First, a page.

you're reading...
economy, human rights.

On human rights we’re equal opportunities hypocrites.

IMAGINE the scene: the Russian President, Vladimir Putin, clinking glasses with the Queen, riding in the gold coach down Whitehall, knocking back pints with the Prime Minister in a typical English pub.

Outrageous. Unthinkable. The very idea. Putin is a deeply authoritarian figure who has threatened the security of neighbouring countries like Ukraine, exploited tensions in the Middle East and rigged elections at home.

But at least Russia is a democracy, albeit a flawed one, and Putin was elected by universal franchise. President Xi of China, who got the full royal treatment last week, isn’t elected by anyone. The Chinese military build-up and sabre-rattling at Japan and Taiwan, is a more sinister threat than Putin’s in eastern Europe.

Xi Jinping is the head of an oppressive, communist dictatorship responsible for countless breaches of human rights, oppression of religious minorities, illegal occupations, industrial-scale cybercrime and the censorship of electronic media and the internet.

But he also has a heap of money to invest, and the workers’ paradise he governs is the world’s biggest buyer of Rolls Royce cars. So we opened the royal doors and abased ourselves as only we Brits can.
The British establishment has never been a stranger to hypocrisy, but last week’s performance carried cynicism to new heights. Lay all the British lectures on the need for human rights and democracy in the Middle Wast and the rest of the world together and they would extend the length of the red carpet rolled out in front of Number 10 for the leader of the world’s largest dictatorship.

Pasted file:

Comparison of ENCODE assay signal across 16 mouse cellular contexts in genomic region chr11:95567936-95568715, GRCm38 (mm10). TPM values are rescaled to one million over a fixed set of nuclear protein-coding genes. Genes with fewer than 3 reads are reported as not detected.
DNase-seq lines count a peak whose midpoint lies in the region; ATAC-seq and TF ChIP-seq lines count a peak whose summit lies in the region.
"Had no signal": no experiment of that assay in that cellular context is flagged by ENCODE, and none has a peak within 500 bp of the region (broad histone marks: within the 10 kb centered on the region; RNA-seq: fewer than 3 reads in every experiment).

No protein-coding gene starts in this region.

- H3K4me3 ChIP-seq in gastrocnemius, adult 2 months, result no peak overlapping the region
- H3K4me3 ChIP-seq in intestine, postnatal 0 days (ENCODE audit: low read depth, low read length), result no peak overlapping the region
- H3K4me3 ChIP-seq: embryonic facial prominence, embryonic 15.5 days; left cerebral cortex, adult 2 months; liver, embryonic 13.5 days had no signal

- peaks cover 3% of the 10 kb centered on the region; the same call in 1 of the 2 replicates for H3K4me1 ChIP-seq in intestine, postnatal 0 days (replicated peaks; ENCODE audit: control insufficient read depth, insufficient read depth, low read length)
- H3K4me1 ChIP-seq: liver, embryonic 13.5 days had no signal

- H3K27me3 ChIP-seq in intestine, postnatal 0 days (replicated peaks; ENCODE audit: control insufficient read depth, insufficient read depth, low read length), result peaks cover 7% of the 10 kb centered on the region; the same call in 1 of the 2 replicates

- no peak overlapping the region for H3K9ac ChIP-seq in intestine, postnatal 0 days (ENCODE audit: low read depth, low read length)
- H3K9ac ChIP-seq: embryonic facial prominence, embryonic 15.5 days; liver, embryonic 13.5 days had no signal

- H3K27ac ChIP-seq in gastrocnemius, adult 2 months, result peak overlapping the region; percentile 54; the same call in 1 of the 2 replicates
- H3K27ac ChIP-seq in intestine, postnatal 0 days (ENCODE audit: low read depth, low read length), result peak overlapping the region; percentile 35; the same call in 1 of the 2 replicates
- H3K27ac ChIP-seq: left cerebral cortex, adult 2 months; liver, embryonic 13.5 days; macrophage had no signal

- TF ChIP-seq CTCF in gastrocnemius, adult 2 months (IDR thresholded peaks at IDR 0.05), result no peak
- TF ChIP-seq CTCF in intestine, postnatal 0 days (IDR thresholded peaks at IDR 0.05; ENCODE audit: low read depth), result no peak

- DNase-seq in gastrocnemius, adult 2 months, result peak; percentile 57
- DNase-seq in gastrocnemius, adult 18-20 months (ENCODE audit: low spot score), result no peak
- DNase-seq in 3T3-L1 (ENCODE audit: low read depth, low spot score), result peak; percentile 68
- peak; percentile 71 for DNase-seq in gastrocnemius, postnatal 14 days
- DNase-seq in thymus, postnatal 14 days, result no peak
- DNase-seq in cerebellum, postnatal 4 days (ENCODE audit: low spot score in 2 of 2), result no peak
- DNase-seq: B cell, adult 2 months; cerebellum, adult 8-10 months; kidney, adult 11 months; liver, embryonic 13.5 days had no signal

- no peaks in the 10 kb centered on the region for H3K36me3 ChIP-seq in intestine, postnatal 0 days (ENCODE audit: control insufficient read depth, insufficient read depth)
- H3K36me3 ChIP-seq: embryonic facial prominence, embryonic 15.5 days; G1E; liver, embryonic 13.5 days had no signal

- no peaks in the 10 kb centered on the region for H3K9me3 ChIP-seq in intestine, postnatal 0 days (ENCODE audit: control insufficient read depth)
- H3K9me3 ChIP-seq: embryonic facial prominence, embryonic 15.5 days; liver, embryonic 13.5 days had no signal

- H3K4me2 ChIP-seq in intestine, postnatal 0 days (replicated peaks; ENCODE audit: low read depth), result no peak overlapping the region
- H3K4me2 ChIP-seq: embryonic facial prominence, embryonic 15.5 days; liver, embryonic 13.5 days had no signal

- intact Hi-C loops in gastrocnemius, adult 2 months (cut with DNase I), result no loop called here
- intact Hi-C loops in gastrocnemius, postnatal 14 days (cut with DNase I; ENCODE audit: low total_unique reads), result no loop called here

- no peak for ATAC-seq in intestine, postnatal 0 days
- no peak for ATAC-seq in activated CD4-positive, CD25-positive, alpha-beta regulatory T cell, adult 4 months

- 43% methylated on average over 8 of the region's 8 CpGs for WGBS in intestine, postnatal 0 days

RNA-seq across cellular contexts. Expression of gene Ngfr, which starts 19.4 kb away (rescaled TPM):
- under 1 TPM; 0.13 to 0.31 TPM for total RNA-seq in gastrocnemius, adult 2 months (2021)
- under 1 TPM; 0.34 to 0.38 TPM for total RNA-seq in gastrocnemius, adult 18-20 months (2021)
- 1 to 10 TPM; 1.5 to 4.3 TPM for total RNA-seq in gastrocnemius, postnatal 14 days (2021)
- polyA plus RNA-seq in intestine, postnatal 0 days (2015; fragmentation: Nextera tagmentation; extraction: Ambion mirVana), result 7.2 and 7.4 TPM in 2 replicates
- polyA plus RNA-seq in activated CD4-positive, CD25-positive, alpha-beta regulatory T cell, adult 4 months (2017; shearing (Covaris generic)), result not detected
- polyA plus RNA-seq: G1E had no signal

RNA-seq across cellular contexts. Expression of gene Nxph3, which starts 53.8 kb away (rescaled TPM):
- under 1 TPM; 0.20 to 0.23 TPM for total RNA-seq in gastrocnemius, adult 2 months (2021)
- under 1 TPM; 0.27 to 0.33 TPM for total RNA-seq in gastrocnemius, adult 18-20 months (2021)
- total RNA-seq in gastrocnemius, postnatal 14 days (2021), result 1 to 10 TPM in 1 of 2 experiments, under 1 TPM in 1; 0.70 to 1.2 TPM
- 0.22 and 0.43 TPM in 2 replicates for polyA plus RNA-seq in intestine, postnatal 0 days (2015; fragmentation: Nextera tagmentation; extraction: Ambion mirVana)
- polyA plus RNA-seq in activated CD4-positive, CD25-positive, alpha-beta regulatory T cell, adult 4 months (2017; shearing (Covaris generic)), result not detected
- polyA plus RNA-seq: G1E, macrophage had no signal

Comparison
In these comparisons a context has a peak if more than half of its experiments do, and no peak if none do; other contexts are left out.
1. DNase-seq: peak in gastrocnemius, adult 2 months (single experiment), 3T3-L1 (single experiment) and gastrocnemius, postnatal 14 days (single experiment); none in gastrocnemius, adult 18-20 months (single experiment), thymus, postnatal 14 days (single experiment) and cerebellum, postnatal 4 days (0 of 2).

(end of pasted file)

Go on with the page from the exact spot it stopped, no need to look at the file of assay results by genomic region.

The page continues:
Whatever happened to ethical foreign policy? OK, it was Labour’s foreign secretary, the late Robin Cook, who coined that phrase in May 1997. I suppose we just expect Conservatives to be more concerned with the bottom line than the moral imperative. But that doesn’t make it any less stomach-churning.

And of course, Tony Blair’s commitment to ethical foreign policy didn’t last very long. He railed against dictators possessing weapons of mass destruction but was happy to meet with Col Gaddafi to do the “deal in the desert” in 2004 which opened Libyan oil fields up for exploitation by Western oil interests.

British concern for democracy in the Middle East has always stopped short of condemning the hand-chopping princes of Saudi Arabia.

One of the few remaining absolutist monarchies in the world, the House of Saud has been responsible for bank-rolling Islamic fundamentalism through its promotion of the Wahhabi faith, which inspired Osama Bin Laden and Isis. It has spent billions on opening mosques and madrasas across the Middle East and Africa to preach what moderate Muslims regard as theo-fascism,

But the late King Abdullah was a welcome visitor to Britain during the Labour years, and accorded ample face time with Her Majesty in 2007. In January this year, David Cameron dropped everything to attend King Abdullah’s funeral, even as the Saudis were flogging liberal blogger, Raif Badawi and preparing to execute protester Ali al-Nimr.

Women are still not allowed to drive in Saudi Arabia and there is persecution of religious minorities. Yet Britain recently came within an inch of bidding for a multi-million-pound contract to train Saudi prison officers. No, you couldn’t make it up.

Britain’s involvement with the medieval potentates of Saudi Arabia goes back a long way to the al-Yamamah arms contract negotiated personally by Margaret Thatcher, in the 1980s. At the time it was the biggest arms deal in history.

It involved complex oil-for-planes exchanges that left gratifying scope for “commissions” to be paid to numerous intermediaries, British and Saudi. An investigation by the Serious Fraud Office was discontinued after political pressure from Tony Blair in 2006.

And so we come full circle, welcoming not just theocratic dictators but communists as well. We don’t really care how you oppress your people. We are equal-opportunities hypocrites who can be bought by atheists and theocrats alike.